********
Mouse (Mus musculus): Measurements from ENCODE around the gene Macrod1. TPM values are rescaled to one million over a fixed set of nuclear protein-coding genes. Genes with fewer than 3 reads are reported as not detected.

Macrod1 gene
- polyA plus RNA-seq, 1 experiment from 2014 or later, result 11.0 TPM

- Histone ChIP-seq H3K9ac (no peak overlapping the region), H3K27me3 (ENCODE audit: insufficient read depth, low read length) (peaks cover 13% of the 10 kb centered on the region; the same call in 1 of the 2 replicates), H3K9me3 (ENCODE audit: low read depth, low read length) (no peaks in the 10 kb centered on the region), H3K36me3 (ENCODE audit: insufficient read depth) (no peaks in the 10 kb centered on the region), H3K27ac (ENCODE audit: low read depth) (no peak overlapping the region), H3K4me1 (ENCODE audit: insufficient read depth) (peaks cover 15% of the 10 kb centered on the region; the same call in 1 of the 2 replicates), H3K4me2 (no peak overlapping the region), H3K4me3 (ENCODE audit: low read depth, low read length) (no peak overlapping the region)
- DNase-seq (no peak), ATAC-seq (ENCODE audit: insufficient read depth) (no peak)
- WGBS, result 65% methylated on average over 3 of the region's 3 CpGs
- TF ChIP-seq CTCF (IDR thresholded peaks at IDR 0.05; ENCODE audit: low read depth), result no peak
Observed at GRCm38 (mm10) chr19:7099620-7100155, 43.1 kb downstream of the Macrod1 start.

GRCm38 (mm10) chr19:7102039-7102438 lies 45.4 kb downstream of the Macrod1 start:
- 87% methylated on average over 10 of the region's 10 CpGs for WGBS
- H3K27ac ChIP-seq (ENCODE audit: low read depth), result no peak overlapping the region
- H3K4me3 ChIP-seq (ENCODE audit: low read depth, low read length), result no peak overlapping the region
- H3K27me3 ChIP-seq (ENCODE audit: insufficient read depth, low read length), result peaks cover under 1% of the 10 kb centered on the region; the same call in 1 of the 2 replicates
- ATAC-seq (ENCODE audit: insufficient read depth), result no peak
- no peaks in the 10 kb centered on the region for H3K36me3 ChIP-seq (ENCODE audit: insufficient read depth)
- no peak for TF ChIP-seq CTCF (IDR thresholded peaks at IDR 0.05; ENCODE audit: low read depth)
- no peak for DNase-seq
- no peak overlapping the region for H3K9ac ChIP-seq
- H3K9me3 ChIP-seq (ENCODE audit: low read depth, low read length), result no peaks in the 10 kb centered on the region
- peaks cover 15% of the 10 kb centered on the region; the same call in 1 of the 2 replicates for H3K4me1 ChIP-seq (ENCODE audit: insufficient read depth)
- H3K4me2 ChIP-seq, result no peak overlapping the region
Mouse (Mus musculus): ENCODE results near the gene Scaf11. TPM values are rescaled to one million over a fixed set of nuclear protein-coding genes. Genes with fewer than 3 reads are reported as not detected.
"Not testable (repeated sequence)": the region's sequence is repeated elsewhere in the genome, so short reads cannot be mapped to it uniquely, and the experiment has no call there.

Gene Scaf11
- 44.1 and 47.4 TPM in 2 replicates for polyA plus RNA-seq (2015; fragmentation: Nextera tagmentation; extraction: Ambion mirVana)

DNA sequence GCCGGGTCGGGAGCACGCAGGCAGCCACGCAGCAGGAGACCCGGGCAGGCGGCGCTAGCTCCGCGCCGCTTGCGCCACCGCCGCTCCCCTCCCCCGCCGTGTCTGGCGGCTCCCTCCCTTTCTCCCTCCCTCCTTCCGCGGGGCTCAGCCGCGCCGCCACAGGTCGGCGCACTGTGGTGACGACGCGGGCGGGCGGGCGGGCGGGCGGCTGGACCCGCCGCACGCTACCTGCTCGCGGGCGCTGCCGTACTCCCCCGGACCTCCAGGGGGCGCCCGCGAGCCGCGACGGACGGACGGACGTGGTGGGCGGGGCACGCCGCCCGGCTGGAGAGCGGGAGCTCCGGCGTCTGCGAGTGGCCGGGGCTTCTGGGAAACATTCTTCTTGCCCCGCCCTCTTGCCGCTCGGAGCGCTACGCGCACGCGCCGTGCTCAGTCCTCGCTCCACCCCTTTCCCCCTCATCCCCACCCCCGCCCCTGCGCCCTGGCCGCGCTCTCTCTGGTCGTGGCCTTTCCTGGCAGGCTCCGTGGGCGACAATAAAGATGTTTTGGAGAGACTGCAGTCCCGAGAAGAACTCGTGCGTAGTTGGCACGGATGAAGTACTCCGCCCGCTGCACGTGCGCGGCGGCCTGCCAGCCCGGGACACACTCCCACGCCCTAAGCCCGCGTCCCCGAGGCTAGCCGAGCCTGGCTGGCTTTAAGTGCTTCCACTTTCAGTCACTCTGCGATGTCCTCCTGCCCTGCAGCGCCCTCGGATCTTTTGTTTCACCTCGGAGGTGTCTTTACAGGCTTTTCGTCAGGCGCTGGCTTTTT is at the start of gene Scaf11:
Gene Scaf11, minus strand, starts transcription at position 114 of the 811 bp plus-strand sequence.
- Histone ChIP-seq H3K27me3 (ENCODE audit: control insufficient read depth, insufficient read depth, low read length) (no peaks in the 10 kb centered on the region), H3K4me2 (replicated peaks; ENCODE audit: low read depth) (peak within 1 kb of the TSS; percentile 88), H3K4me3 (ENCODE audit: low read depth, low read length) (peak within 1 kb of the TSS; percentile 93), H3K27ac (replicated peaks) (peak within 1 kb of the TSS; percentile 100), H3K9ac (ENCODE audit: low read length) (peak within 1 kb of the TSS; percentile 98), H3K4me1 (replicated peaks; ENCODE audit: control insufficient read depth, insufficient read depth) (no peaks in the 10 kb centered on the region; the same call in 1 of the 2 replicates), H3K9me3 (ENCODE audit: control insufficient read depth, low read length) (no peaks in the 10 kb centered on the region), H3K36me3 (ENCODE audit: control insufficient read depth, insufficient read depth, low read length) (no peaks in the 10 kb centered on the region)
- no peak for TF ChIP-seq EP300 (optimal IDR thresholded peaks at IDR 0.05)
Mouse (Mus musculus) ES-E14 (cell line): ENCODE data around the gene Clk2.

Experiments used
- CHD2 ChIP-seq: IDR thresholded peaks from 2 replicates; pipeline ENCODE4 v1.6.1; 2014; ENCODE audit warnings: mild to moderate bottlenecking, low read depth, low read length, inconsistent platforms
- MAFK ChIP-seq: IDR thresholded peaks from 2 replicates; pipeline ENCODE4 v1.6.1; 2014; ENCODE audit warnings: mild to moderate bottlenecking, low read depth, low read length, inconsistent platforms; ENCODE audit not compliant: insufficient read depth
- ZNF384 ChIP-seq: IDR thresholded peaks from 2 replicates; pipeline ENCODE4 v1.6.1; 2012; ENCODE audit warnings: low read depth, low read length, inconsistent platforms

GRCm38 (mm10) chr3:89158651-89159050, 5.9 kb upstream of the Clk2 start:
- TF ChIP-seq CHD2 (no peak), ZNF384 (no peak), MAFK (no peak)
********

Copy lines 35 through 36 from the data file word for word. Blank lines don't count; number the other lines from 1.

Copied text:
GRCm38 (mm10) chr3:89158651-89159050, 5.9 kb upstream of the Clk2 start:
- TF ChIP-seq CHD2 (no peak), ZNF384 (no peak), MAFK (no peak)